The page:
Ten consecutive years of positive economic growth, the longest economic expansion in 70 years, came to an abrupt halt in Colorado and the rest of the country due to the pandemic. At the time, Colorado enjoyed one of the strongest economies in the country. With the distribution of three efficacious vaccines, the end of the pandemic is finally within sight. Economically, the damage has been done. Will economic recovery follow?
For the past five decades, the annual Colorado Business Economic Outlook published by the Leeds School of Business at the University of Colorado has recorded numerous booms and busts, emerging industries, and near-constant population increases. Colorado’s economy, dominated by the oil and gas industry in the 1970s, has diversified into aerospace, biosciences, telecommunications and software. Similarly, Colorado’s workforce has also changed. The percent of the population with a college degree has increased from about 15 percent 40 years ago, to more than 40 percent today.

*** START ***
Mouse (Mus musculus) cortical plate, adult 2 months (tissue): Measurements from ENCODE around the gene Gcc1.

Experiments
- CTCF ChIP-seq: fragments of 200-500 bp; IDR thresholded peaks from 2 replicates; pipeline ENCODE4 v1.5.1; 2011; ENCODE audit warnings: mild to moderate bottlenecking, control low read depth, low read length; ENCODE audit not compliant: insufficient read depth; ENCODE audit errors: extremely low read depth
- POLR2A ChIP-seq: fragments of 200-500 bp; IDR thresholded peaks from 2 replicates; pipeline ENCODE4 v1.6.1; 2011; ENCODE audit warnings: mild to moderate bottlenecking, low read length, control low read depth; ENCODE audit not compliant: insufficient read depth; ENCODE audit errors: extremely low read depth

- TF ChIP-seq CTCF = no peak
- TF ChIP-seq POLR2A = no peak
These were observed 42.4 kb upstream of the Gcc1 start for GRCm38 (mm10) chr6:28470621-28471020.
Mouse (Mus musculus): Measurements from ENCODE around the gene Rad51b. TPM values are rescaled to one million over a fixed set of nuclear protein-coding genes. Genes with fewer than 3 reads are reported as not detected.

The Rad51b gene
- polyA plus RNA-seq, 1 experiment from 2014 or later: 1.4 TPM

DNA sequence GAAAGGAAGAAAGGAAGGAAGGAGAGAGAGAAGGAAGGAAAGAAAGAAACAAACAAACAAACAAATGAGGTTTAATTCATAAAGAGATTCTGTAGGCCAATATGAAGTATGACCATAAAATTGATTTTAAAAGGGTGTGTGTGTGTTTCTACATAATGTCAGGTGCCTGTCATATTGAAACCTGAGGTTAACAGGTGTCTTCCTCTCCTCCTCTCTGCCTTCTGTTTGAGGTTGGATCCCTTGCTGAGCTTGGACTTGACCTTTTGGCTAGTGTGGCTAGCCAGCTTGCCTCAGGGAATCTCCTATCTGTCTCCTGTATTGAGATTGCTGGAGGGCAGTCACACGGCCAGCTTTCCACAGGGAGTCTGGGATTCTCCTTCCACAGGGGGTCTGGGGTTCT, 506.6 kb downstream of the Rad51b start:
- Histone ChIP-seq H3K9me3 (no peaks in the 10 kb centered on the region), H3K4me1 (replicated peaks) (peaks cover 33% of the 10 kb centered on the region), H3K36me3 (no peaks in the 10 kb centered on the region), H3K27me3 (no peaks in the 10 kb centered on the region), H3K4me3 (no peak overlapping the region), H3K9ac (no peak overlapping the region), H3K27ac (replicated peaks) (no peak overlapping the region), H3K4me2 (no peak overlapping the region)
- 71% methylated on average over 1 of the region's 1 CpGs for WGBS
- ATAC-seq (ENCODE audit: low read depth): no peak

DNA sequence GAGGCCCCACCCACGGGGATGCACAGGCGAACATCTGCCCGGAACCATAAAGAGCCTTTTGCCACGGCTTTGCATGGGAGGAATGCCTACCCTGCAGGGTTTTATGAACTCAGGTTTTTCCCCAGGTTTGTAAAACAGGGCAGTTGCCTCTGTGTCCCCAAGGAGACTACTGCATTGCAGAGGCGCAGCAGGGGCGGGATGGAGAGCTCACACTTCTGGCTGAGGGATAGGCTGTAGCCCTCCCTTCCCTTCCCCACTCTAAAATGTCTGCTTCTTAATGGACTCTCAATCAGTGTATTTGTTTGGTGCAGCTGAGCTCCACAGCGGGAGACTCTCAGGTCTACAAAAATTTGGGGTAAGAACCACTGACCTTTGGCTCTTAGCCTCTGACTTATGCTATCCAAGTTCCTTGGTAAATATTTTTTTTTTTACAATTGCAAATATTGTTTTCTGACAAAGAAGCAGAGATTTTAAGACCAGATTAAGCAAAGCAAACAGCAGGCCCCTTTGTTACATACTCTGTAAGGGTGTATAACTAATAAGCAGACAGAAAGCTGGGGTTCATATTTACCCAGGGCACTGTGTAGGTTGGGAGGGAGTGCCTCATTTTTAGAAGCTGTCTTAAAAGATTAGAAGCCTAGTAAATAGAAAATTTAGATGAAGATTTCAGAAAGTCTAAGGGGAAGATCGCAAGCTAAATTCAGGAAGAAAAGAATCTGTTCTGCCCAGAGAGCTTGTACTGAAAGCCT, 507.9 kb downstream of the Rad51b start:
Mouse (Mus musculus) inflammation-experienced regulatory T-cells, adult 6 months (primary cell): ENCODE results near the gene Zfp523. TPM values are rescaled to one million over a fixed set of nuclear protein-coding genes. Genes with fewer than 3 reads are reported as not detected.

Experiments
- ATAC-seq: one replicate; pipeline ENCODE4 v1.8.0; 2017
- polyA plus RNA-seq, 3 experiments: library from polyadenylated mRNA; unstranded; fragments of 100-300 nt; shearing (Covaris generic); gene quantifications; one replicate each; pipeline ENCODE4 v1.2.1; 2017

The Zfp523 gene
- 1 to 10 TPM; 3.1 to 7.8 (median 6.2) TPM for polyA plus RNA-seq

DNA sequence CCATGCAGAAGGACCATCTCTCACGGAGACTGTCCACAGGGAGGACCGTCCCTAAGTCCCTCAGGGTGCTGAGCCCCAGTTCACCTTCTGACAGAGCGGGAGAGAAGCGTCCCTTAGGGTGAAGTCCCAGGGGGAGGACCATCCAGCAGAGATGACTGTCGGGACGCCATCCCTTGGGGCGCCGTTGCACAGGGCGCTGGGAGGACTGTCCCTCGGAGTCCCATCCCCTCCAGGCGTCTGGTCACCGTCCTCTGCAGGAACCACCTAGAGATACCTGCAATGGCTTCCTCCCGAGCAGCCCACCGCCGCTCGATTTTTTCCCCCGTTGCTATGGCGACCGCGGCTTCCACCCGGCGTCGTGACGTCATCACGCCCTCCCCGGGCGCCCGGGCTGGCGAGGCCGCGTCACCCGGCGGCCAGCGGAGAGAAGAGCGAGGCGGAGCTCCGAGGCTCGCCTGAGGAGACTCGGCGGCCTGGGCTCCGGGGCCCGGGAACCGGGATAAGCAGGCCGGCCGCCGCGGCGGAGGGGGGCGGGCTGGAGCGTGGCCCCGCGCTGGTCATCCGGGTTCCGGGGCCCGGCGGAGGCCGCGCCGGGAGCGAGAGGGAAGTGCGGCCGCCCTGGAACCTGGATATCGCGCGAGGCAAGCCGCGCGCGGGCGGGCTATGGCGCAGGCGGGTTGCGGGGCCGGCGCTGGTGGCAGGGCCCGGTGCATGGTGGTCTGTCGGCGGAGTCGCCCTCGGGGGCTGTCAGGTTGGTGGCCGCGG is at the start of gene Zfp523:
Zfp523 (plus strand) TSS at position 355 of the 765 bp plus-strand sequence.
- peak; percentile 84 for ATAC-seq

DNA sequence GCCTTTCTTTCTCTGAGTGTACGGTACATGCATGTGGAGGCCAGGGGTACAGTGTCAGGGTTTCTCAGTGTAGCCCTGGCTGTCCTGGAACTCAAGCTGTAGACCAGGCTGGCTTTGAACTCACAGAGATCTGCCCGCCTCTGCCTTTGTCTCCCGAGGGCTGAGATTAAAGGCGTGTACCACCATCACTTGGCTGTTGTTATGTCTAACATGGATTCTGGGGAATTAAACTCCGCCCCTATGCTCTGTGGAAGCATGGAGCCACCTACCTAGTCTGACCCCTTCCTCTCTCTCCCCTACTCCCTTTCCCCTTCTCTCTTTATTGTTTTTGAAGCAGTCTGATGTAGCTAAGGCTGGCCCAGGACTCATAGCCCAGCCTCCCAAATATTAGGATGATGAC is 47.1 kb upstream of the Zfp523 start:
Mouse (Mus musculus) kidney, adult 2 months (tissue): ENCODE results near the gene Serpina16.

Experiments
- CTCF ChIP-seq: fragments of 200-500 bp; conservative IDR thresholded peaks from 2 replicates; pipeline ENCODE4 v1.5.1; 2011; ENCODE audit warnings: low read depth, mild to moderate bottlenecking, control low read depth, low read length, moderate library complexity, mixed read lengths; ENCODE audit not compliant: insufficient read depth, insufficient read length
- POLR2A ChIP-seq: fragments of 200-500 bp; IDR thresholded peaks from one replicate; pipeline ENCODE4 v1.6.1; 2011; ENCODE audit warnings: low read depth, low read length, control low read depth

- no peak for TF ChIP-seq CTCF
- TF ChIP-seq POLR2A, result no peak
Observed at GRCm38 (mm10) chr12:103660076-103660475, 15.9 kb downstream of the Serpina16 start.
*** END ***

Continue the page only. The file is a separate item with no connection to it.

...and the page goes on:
In 2020, two of the hardest-hit Colorado industries, Leisure and Hospitality, and Trade, Transportation and Utilities, are projected to add the most jobs and grow at the fastest pace according to the annual forecast. What other business and economic trends are likely going forward?
Dr. Richard L. Wobbekind’s presentation will address the current position of the national and state economies in the context of the COVID-19 economic shutdown last spring. Furthermore, he will consider how far we are away from a full recovery, what the post-COVID-19 economy looks like and how Colorado will fare in the “new normal.”
Presented in Partnership with the Vail Valley Partnership
Our virtual programs are graciously sponsored by Alpine Bank.